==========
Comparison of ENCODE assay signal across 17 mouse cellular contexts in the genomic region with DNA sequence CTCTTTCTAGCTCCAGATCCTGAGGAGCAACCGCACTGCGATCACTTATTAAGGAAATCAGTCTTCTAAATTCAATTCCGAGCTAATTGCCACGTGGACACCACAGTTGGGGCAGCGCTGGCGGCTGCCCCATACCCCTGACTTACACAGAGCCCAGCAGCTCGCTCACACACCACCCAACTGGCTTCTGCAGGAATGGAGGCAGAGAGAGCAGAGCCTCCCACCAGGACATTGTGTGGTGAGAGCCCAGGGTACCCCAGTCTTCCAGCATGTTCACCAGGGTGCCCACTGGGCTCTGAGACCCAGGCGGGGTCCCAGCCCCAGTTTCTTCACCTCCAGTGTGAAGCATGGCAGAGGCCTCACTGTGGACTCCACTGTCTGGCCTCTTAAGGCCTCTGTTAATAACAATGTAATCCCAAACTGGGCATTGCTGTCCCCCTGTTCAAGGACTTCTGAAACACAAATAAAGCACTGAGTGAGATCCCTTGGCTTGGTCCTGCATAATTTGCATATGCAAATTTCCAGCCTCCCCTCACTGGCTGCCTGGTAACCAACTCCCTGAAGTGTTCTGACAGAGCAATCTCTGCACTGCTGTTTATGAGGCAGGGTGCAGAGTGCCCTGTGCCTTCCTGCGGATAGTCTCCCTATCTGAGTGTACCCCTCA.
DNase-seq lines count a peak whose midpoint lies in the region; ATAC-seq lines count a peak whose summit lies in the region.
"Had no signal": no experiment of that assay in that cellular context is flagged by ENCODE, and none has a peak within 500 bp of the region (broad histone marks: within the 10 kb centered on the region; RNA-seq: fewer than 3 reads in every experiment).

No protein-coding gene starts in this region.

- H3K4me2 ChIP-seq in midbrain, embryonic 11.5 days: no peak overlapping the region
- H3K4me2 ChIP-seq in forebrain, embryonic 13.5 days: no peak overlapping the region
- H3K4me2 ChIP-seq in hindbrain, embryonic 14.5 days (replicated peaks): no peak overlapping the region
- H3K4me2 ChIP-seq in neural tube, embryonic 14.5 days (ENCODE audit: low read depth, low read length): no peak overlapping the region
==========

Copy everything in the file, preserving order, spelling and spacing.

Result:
Comparison of ENCODE assay signal across 17 mouse cellular contexts in the genomic region with DNA sequence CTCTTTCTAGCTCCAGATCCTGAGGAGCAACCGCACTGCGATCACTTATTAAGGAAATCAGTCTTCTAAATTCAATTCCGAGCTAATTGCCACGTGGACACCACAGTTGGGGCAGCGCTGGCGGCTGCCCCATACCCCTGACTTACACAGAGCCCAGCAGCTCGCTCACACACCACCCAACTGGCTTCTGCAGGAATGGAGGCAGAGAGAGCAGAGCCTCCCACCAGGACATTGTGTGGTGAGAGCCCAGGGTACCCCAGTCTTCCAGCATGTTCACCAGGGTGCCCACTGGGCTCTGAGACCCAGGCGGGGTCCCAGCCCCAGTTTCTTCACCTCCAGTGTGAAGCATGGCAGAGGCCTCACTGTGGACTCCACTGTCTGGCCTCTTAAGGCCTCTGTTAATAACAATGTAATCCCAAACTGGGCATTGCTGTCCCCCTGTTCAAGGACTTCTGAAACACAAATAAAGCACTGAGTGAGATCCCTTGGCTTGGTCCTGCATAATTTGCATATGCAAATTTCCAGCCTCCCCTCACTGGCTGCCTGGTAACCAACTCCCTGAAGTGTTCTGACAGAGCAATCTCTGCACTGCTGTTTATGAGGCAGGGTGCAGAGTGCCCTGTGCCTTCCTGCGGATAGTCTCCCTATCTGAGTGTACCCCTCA.
DNase-seq lines count a peak whose midpoint lies in the region; ATAC-seq lines count a peak whose summit lies in the region.
"Had no signal": no experiment of that assay in that cellular context is flagged by ENCODE, and none has a peak within 500 bp of the region (broad histone marks: within the 10 kb centered on the region; RNA-seq: fewer than 3 reads in every experiment).

No protein-coding gene starts in this region.

- H3K4me2 ChIP-seq in midbrain, embryonic 11.5 days: no peak overlapping the region
- H3K4me2 ChIP-seq in forebrain, embryonic 13.5 days: no peak overlapping the region
- H3K4me2 ChIP-seq in hindbrain, embryonic 14.5 days (replicated peaks): no peak overlapping the region
- H3K4me2 ChIP-seq in neural tube, embryonic 14.5 days (ENCODE audit: low read depth, low read length): no peak overlapping the region